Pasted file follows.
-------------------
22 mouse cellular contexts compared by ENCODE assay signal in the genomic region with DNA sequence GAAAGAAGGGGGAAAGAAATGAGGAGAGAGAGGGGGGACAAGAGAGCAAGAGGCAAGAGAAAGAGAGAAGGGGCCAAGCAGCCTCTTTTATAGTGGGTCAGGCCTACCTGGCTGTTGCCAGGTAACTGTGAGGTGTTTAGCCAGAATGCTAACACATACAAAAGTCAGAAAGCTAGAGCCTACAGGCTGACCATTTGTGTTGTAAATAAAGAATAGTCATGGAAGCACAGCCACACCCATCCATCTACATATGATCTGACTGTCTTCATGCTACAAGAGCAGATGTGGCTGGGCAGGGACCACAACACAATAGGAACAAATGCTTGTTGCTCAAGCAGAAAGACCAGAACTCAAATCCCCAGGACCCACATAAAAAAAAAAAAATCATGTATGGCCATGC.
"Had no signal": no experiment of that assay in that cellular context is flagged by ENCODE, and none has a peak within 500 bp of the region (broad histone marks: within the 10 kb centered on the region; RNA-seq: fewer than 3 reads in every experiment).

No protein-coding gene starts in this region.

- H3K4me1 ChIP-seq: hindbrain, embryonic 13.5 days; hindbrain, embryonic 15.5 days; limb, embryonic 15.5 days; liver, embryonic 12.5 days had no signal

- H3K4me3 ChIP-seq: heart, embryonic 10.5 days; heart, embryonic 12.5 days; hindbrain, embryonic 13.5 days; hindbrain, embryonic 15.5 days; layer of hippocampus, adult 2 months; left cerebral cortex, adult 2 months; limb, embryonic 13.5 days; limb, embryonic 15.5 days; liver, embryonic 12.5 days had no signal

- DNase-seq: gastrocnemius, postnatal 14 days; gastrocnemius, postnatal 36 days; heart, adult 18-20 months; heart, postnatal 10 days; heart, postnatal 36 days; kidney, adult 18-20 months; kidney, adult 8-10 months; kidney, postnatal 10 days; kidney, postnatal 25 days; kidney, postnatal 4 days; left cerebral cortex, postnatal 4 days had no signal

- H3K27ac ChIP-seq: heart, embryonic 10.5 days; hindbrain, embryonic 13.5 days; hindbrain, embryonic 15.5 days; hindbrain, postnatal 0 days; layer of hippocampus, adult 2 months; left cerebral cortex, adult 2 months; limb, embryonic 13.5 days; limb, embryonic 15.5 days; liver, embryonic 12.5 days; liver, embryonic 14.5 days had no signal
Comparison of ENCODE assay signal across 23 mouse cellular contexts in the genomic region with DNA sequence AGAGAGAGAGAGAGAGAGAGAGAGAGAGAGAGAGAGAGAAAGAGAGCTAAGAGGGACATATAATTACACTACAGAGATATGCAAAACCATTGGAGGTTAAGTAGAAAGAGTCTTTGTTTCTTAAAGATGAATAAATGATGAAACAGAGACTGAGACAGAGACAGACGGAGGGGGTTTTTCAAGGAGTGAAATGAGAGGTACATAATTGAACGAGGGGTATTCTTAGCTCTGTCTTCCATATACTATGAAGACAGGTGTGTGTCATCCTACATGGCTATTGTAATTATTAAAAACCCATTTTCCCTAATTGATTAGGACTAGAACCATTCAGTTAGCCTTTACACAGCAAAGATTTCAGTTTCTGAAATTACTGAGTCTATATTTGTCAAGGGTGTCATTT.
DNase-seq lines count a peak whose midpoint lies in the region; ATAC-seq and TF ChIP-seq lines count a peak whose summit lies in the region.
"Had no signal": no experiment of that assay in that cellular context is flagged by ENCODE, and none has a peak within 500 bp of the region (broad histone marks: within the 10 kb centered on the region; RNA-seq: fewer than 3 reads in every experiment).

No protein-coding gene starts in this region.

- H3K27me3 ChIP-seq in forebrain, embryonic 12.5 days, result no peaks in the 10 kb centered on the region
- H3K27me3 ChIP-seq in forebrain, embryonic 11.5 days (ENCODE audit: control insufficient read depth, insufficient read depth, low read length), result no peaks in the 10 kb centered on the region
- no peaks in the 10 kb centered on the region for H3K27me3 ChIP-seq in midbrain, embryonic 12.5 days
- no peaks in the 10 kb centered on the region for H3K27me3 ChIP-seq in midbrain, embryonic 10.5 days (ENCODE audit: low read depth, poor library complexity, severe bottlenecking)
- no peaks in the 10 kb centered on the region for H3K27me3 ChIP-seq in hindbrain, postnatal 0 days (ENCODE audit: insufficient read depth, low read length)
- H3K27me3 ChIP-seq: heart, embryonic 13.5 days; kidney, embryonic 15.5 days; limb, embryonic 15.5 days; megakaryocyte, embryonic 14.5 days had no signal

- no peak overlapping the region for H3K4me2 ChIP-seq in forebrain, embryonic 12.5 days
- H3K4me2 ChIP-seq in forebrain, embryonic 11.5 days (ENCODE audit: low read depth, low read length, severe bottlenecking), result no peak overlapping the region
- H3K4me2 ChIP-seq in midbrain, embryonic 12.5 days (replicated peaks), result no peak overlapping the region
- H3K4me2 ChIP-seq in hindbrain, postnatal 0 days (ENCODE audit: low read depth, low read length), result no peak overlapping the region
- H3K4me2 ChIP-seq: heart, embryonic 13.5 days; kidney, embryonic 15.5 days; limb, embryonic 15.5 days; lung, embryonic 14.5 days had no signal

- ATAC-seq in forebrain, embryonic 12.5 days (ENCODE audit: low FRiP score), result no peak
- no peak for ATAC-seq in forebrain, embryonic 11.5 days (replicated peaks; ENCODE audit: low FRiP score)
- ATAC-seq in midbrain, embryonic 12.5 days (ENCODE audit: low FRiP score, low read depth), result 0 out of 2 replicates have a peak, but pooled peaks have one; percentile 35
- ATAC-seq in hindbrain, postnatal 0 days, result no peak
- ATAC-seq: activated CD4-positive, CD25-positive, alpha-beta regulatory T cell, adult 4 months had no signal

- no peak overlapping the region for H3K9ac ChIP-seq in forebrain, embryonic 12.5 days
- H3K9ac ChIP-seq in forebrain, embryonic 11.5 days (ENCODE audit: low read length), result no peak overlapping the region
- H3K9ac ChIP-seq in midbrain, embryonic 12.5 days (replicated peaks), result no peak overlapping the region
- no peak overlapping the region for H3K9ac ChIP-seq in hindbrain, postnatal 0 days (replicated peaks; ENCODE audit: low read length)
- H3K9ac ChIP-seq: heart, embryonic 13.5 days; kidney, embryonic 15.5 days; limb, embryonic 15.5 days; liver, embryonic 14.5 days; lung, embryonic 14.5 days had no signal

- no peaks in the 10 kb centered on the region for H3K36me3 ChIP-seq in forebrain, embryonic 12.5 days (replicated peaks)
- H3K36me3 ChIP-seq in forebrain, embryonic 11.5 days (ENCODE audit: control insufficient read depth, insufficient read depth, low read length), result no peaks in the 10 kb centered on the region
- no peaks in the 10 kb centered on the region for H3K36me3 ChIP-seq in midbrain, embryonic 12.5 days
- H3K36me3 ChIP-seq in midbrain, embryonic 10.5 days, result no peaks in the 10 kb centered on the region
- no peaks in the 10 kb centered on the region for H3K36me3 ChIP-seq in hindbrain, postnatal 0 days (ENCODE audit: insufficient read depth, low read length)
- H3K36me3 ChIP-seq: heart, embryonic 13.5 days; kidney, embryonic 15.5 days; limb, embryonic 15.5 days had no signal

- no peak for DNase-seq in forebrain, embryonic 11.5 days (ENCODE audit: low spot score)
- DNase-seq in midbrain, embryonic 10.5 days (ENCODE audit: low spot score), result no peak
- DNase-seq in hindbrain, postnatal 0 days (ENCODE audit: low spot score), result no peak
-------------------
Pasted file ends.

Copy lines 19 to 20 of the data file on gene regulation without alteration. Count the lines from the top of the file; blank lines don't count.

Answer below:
- H3K4me2 ChIP-seq in forebrain, embryonic 11.5 days (ENCODE audit: low read depth, low read length, severe bottlenecking), result no peak overlapping the region
- H3K4me2 ChIP-seq in midbrain, embryonic 12.5 days (replicated peaks), result no peak overlapping the region